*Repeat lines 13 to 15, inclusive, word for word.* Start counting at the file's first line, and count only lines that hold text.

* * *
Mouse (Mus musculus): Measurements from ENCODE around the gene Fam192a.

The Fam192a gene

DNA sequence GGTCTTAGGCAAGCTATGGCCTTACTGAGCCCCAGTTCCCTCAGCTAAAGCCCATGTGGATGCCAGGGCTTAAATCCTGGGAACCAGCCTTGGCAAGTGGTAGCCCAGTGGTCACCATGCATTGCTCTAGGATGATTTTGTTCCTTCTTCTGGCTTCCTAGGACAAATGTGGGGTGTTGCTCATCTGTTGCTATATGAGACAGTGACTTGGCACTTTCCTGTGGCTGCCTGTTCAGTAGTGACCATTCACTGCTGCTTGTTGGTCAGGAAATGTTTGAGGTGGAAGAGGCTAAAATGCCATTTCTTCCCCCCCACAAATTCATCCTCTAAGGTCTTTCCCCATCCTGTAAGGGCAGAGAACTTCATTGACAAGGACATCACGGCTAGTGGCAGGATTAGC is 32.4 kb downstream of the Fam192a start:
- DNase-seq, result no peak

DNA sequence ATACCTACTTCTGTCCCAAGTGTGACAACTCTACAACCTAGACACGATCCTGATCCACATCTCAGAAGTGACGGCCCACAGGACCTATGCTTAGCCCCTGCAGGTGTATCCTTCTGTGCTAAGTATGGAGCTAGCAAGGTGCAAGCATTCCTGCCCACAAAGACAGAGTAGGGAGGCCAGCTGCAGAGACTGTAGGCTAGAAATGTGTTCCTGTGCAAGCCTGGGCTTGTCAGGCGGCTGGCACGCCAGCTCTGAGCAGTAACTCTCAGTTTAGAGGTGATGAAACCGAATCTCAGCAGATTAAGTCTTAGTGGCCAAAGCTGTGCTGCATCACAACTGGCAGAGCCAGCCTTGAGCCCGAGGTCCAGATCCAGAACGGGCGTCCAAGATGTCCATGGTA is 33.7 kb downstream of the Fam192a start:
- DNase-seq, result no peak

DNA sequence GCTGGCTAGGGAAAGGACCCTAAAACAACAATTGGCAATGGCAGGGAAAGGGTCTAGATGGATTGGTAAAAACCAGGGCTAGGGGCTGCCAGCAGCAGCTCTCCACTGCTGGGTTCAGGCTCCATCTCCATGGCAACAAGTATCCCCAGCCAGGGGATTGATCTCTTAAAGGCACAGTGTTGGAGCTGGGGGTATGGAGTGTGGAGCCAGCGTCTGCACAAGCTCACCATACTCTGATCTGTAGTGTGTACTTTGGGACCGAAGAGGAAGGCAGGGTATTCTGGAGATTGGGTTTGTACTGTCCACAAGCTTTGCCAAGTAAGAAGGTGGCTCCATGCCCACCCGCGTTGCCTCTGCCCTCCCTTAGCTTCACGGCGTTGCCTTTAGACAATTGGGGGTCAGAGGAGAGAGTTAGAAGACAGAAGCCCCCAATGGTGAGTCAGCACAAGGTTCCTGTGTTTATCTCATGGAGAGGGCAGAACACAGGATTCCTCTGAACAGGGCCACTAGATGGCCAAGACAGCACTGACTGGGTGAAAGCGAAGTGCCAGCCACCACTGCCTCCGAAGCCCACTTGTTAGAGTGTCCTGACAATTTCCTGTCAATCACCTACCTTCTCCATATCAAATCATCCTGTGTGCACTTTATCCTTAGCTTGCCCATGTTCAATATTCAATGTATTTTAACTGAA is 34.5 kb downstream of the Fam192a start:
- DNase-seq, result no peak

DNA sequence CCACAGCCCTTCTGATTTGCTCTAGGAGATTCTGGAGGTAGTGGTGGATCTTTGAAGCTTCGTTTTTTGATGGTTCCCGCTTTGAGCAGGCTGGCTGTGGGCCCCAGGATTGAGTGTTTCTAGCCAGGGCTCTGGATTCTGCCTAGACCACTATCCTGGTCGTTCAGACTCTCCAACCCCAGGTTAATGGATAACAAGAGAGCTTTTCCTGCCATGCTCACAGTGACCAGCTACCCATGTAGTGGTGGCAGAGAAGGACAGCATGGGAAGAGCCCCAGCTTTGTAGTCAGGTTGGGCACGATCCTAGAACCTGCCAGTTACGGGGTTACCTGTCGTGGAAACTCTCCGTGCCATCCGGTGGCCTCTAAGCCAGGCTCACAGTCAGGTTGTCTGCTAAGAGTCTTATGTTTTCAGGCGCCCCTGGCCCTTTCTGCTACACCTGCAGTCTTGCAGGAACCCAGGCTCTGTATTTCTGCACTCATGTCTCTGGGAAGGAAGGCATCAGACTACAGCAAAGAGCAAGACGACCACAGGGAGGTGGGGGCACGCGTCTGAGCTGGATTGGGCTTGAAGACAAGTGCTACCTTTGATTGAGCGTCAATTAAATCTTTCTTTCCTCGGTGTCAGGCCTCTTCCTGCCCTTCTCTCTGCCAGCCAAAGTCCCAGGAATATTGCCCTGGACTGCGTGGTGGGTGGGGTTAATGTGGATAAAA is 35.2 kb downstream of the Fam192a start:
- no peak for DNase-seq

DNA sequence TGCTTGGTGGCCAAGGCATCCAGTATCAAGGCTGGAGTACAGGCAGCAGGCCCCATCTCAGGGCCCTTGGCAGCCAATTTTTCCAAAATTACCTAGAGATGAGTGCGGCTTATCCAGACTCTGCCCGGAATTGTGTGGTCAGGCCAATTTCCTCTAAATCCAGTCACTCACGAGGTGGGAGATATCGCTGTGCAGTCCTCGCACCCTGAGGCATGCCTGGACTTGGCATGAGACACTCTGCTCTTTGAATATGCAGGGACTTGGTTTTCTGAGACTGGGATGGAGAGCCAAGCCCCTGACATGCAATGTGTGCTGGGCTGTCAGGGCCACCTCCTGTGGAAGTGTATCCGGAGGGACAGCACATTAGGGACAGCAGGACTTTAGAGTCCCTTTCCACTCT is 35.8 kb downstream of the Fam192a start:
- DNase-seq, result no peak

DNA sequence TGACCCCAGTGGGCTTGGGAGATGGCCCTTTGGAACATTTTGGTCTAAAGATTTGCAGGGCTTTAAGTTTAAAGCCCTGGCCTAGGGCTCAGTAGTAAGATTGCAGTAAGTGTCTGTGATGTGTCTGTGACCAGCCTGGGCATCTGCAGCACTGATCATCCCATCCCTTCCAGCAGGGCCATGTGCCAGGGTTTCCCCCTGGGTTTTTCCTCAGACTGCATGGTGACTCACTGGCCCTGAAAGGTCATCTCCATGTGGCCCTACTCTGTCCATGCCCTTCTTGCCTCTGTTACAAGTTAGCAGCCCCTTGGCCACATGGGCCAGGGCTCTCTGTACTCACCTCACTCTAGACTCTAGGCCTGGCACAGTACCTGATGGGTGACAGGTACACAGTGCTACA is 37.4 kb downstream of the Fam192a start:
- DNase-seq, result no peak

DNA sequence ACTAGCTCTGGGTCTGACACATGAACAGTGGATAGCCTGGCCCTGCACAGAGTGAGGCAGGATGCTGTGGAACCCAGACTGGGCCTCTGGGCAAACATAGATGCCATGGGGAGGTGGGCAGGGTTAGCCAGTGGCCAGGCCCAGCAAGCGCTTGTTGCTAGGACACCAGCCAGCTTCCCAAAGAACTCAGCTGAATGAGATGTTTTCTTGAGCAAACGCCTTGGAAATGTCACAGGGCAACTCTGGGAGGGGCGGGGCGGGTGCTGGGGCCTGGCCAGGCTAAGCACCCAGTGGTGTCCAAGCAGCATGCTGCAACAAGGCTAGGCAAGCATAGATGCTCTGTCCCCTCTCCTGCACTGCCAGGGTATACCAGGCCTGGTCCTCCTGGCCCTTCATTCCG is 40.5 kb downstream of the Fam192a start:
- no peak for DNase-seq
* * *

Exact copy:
DNA sequence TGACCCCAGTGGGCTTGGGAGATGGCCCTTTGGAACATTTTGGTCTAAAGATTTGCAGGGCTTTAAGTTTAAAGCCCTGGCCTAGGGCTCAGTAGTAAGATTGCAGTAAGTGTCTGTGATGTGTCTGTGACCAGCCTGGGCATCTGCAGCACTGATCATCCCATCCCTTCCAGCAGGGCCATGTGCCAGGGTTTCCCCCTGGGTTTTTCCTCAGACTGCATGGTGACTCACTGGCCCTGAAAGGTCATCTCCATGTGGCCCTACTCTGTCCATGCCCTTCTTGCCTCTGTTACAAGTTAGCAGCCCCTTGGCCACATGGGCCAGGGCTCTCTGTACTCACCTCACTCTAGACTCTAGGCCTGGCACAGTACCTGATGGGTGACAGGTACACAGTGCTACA is 37.4 kb downstream of the Fam192a start:
- DNase-seq, result no peak

DNA sequence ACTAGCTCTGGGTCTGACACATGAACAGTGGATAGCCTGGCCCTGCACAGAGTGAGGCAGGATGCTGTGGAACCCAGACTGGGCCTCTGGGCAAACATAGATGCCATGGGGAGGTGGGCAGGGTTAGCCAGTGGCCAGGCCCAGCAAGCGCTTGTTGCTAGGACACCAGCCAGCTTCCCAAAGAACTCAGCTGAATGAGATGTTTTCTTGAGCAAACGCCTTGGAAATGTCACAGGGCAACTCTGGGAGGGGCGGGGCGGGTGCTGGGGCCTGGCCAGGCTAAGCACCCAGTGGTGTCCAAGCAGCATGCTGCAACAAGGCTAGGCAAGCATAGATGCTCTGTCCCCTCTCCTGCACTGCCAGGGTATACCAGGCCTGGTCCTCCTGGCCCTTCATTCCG is 40.5 kb downstream of the Fam192a start: